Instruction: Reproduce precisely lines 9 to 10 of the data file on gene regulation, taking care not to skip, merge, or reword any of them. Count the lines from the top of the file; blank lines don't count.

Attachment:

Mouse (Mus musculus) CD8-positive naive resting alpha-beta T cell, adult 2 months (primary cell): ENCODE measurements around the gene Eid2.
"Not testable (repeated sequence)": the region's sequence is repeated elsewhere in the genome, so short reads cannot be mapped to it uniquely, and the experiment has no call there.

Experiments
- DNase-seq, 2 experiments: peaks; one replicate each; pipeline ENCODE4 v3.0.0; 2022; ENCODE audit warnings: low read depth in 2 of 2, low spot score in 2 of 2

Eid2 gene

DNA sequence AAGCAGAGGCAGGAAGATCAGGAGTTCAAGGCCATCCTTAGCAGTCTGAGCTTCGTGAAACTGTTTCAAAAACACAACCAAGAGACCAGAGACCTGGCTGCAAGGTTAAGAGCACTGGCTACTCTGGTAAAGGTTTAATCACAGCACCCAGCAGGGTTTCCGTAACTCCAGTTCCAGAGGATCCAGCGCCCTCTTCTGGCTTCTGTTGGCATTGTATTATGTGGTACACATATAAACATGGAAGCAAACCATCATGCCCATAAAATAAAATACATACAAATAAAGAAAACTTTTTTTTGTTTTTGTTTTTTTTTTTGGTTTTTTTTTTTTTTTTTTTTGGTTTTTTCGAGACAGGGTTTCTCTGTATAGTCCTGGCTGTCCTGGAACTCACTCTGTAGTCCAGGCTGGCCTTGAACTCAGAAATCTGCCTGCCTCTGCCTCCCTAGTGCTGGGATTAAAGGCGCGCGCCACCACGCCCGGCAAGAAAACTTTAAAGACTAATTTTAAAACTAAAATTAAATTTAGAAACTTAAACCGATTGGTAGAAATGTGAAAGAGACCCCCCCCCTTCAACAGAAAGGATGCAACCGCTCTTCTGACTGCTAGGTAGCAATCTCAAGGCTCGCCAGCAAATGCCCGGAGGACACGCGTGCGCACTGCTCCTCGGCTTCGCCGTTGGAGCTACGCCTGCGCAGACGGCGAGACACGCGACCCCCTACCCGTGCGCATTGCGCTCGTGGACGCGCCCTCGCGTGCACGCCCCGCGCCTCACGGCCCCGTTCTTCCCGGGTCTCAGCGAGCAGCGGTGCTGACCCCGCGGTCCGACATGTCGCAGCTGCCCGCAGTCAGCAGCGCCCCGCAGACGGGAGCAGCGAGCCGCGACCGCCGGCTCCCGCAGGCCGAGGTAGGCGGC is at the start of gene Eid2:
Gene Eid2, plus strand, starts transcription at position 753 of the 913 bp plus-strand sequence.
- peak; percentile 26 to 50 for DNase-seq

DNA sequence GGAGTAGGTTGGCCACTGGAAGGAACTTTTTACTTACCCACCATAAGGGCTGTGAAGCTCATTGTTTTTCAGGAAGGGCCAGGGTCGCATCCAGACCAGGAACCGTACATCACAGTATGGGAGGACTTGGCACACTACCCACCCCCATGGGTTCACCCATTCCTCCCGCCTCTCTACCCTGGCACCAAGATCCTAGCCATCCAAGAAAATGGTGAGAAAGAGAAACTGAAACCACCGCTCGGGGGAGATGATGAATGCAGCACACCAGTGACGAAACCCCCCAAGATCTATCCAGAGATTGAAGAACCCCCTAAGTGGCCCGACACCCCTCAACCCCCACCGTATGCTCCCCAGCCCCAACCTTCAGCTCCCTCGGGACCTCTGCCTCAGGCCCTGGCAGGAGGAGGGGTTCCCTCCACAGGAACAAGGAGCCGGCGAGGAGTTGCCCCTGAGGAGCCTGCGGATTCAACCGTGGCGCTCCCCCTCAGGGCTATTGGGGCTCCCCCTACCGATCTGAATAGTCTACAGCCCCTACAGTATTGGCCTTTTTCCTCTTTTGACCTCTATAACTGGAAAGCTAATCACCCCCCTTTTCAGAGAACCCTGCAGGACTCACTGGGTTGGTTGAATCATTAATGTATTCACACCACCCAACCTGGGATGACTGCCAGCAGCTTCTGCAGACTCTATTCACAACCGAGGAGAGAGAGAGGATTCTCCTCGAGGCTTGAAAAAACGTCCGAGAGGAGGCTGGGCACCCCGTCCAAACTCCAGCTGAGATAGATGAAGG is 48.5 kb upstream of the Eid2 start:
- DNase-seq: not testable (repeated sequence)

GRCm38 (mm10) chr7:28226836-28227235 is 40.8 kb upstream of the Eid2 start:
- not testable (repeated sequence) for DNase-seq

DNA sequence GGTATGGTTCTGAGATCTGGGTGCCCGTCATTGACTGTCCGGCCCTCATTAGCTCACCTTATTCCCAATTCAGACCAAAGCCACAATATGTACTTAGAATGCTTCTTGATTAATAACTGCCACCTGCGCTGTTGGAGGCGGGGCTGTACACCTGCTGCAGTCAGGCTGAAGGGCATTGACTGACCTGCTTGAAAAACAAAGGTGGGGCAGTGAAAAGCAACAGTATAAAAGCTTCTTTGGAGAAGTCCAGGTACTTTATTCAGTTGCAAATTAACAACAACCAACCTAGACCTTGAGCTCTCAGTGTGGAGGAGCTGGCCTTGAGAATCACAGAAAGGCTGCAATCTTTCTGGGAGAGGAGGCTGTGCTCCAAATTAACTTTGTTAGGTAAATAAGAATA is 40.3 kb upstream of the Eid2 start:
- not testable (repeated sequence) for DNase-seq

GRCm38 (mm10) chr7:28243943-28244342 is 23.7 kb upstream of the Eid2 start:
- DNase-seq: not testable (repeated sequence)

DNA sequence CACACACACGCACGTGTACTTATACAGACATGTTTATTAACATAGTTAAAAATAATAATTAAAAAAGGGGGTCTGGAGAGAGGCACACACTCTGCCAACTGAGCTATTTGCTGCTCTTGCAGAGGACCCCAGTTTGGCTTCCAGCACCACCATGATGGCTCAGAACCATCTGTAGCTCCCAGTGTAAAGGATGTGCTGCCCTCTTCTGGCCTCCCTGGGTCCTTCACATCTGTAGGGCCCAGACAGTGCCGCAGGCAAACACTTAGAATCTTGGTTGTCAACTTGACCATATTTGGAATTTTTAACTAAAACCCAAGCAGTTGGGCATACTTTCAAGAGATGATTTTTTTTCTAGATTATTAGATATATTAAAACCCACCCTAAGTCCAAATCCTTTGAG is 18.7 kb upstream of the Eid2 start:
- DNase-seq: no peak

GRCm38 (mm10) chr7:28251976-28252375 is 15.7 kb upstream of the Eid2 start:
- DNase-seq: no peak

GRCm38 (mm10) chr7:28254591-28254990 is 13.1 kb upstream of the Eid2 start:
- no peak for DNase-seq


DNA sequence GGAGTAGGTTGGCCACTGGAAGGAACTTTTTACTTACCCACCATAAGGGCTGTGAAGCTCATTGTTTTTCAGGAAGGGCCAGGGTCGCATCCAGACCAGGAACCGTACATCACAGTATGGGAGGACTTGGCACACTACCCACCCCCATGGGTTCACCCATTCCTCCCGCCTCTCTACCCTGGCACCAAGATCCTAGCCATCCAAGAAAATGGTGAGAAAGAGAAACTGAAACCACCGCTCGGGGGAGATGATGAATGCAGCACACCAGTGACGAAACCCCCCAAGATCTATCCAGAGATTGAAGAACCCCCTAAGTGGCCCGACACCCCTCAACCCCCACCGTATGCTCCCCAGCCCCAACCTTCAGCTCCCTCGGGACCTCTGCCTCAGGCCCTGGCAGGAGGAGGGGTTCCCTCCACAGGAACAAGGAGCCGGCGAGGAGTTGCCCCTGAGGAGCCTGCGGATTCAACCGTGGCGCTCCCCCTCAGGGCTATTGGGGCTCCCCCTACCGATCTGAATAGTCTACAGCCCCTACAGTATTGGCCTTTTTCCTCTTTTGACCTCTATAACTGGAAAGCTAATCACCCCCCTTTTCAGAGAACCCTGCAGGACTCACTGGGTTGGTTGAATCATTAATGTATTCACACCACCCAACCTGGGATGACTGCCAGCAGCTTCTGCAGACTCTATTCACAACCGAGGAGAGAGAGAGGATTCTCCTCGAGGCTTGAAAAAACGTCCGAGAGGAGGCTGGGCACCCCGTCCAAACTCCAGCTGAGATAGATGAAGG is 48.5 kb upstream of the Eid2 start:
- DNase-seq: not testable (repeated sequence)